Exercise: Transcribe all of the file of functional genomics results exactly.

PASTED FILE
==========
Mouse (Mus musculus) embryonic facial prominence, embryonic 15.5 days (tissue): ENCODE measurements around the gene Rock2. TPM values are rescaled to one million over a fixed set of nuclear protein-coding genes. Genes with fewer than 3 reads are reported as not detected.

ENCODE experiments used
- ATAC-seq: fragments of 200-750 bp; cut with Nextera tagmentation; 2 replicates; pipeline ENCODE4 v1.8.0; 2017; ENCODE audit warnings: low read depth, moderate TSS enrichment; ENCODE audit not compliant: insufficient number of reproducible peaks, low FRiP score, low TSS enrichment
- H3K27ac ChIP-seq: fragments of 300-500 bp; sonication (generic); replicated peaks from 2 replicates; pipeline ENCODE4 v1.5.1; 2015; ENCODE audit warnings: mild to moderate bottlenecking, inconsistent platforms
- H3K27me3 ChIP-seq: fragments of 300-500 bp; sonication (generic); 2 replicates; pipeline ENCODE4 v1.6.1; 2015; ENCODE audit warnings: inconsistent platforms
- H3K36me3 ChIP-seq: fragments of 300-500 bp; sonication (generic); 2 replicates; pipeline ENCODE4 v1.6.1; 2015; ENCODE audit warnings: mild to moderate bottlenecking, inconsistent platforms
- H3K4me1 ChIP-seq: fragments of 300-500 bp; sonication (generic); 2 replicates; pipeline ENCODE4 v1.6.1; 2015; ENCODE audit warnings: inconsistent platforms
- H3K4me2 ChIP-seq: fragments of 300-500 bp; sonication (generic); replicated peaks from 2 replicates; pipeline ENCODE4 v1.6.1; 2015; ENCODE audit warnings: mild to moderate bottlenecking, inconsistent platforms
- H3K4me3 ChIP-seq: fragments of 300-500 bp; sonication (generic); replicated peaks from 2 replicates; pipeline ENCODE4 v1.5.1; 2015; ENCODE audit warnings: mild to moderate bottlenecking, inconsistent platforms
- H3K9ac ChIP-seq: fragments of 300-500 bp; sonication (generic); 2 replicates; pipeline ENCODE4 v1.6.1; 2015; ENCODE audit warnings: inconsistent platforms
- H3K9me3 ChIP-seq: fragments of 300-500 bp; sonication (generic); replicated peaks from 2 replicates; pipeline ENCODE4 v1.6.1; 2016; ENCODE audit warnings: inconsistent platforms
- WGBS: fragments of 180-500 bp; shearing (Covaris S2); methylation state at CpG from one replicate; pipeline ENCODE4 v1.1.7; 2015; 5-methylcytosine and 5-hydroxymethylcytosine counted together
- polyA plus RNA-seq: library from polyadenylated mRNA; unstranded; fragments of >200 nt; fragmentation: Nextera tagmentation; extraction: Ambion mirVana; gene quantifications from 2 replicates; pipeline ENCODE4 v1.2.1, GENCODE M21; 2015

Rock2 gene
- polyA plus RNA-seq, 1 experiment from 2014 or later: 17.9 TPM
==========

Mouse (Mus musculus) embryonic facial prominence, embryonic 15.5 days (tissue): ENCODE measurements around the gene Rock2. TPM values are rescaled to one million over a fixed set of nuclear protein-coding genes. Genes with fewer than 3 reads are reported as not detected.

ENCODE experiments used
- ATAC-seq: fragments of 200-750 bp; cut with Nextera tagmentation; 2 replicates; pipeline ENCODE4 v1.8.0; 2017; ENCODE audit warnings: low read depth, moderate TSS enrichment; ENCODE audit not compliant: insufficient number of reproducible peaks, low FRiP score, low TSS enrichment
- H3K27ac ChIP-seq: fragments of 300-500 bp; sonication (generic); replicated peaks from 2 replicates; pipeline ENCODE4 v1.5.1; 2015; ENCODE audit warnings: mild to moderate bottlenecking, inconsistent platforms
- H3K27me3 ChIP-seq: fragments of 300-500 bp; sonication (generic); 2 replicates; pipeline ENCODE4 v1.6.1; 2015; ENCODE audit warnings: inconsistent platforms
- H3K36me3 ChIP-seq: fragments of 300-500 bp; sonication (generic); 2 replicates; pipeline ENCODE4 v1.6.1; 2015; ENCODE audit warnings: mild to moderate bottlenecking, inconsistent platforms
- H3K4me1 ChIP-seq: fragments of 300-500 bp; sonication (generic); 2 replicates; pipeline ENCODE4 v1.6.1; 2015; ENCODE audit warnings: inconsistent platforms
- H3K4me2 ChIP-seq: fragments of 300-500 bp; sonication (generic); replicated peaks from 2 replicates; pipeline ENCODE4 v1.6.1; 2015; ENCODE audit warnings: mild to moderate bottlenecking, inconsistent platforms
- H3K4me3 ChIP-seq: fragments of 300-500 bp; sonication (generic); replicated peaks from 2 replicates; pipeline ENCODE4 v1.5.1; 2015; ENCODE audit warnings: mild to moderate bottlenecking, inconsistent platforms
- H3K9ac ChIP-seq: fragments of 300-500 bp; sonication (generic); 2 replicates; pipeline ENCODE4 v1.6.1; 2015; ENCODE audit warnings: inconsistent platforms
- H3K9me3 ChIP-seq: fragments of 300-500 bp; sonication (generic); replicated peaks from 2 replicates; pipeline ENCODE4 v1.6.1; 2016; ENCODE audit warnings: inconsistent platforms
- WGBS: fragments of 180-500 bp; shearing (Covaris S2); methylation state at CpG from one replicate; pipeline ENCODE4 v1.1.7; 2015; 5-methylcytosine and 5-hydroxymethylcytosine counted together
- polyA plus RNA-seq: library from polyadenylated mRNA; unstranded; fragments of >200 nt; fragmentation: Nextera tagmentation; extraction: Ambion mirVana; gene quantifications from 2 replicates; pipeline ENCODE4 v1.2.1, GENCODE M21; 2015

Rock2 gene
- polyA plus RNA-seq, 1 experiment from 2014 or later: 17.9 TPM